March 7, 2011
I’ve seen a lot of bizarre things in my travels. ‘Toro Piscine‘ in France comes to mind. A host of unmentionables in Southeast Asia. ‘Eyes Wide Shut’ style rituals at a Spanish monastery sponsored by a government in exile. Buzkashi (polo with a dead animal).
This past Friday I found myself stumbling upon Mexican Carnaval celebrations. I don’t exactly have my finger on the pulse of the Latin America Catholic holiday schedule, so it was an unexpected twist to my weekend.
Now, Mexican Carnaval isn’t as crazy or Bacchic as the Brazilian version that I’ve seen where they have condoms as mascots to remind the all the Brasilieiro to be safe, but it was definitely a bit strange and left me scratching my head.
If you’ve never seen a Carnaval celebration in Latin America, they’re typically dominated by a procession of elaborate floats. Think Macy’s Thanksgiving Day Parade but with booze and scantily clad women.
In the Mexican version, just about everything is sponsored by the national beer companies like Corona and Sol… so most of the floats are decorated with enormous mock beer bottles, thong-clad dancing girls, and booming Reggaeton beats.
Many floats are trailed by children, usually in very skimpy costumes dancing provocatively to the music. And then there were the ‘booze bus’ floats with hard partying teenagers on public display.
Not exactly what most people would consider an appropriate ‘family event’, yet locals from Merida lined the street for hours… and hours… in advance of the main parade.
Everyone was there with their children, screaming their heads off in voracious approval as gyrating 12-year olds and go-go dancers flanked by giant beer bottles floated by.
At one point, I saw a float with a mammoth jumbotron monitor broadcasting images of Rio de Janeiro’s mountaintop Christ the Redeemer statue, his arms outstretched to… the two titanic Corona bottles (and dancing girls) positioned in front of the monitor.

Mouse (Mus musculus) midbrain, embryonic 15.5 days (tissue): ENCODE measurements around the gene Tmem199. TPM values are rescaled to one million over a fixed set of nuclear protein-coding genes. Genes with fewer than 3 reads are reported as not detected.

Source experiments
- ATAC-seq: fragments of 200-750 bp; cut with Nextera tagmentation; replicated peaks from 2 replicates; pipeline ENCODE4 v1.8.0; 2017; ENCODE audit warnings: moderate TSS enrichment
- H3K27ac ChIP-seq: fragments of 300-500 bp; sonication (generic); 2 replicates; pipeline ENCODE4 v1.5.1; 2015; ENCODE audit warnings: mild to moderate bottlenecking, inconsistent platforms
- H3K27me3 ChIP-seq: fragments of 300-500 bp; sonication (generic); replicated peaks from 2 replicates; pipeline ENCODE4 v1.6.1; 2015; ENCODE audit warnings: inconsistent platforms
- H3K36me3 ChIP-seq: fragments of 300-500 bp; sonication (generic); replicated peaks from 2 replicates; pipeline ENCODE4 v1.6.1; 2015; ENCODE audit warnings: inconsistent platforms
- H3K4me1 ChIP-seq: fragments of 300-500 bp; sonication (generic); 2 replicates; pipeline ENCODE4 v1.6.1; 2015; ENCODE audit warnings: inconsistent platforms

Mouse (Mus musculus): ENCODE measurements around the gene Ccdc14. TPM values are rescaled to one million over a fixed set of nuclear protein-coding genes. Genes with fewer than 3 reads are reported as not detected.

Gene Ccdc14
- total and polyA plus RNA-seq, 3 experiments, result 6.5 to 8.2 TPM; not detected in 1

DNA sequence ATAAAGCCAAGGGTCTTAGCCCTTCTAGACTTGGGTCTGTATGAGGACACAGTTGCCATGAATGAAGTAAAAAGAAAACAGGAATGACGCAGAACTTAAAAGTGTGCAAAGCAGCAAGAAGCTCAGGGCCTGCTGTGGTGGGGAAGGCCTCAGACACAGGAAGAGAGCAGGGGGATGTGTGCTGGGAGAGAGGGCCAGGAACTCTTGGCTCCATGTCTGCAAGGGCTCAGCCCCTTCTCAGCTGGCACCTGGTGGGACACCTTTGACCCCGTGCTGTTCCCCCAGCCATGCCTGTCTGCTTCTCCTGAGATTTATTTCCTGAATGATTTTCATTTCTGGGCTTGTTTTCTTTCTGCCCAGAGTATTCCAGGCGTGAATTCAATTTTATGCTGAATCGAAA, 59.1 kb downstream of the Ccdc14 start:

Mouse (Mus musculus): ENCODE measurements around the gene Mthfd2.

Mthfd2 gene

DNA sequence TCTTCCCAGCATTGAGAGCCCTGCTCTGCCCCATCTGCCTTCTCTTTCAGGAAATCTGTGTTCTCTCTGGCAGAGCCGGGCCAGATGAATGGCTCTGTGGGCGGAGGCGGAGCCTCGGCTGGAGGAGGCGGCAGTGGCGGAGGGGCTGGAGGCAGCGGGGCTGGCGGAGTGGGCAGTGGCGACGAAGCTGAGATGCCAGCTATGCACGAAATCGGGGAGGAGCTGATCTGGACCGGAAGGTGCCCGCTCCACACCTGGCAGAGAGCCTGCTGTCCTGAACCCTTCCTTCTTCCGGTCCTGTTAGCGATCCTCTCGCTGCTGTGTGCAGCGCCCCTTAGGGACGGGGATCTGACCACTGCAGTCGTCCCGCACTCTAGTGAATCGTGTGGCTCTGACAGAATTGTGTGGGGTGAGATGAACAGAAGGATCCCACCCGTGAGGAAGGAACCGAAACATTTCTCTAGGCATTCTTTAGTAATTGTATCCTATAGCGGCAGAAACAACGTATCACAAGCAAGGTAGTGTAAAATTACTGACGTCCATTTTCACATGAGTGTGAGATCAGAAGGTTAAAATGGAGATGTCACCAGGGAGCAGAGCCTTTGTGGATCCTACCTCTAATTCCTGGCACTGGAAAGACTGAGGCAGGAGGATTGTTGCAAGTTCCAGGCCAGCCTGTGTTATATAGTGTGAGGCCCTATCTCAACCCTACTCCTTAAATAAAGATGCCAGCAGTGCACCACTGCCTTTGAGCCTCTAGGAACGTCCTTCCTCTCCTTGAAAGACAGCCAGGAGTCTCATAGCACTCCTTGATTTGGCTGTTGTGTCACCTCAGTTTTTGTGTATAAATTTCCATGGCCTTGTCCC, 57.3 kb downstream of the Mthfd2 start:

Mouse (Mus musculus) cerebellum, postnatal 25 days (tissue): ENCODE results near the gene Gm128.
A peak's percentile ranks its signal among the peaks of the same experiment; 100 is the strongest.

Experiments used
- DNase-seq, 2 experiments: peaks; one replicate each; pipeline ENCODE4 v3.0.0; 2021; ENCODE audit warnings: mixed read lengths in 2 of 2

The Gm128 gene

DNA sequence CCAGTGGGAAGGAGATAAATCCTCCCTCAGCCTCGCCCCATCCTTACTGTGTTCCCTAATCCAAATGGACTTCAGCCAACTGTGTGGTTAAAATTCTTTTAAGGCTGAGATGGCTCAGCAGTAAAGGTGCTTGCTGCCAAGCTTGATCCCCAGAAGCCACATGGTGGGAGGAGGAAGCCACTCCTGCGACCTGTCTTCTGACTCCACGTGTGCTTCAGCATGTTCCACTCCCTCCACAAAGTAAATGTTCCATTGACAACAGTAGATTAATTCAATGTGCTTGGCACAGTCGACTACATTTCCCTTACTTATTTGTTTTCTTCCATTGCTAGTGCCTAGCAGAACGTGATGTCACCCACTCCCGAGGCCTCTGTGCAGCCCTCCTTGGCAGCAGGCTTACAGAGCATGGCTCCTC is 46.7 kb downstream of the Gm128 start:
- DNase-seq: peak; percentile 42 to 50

Like I said– a bit strange. But hey, travel is full of such experiences and cultural differences.
I know that a lot of people are intimidated by cultural differences, things like language, architecture, social values, etc. These cultural differences effective represent change… and it can be a scary prospect.
Being able to effectively deal with change, however, is critical. After all, everything changes. Countries and cultures are constantly in flux– remember how different everything used to be 10, 20 years ago?
Over time, social values, taboos, political/economic conditions all gradually change, and no one can hide from it or wish it away.
In some cases we can call this the boiling frog– the idea that people grow accustomed to slow, gradual changes in society which consistently erode their freedom and financial opportunities until it becomes too late.
Inflation is a great example. It’s slow and gradual with a few painful spikes here and there… but in general, it’s a sluggish-enough process that most people don’t realise day to day that prices of things ranging from milk to airfare have doubled in the last decade.
Social decline, erosion of civil liberties, and loss of economic opportunity all follow the same model. Change is inevitable, it’s just a question of who’s in control.
Internationalization is one way of taking control– spreading your assets and interests across multiple jurisdictions of your choosing outside of your home country.
This includes spending time overseas. By immersing oneself in cultural differences, you find out that the big bad world isn’t so scary after all, despite what the mainstream media says.
Certainly it’s different than you’re home country– but it’s a change where you’re firmly in control… a boiling frog no more.
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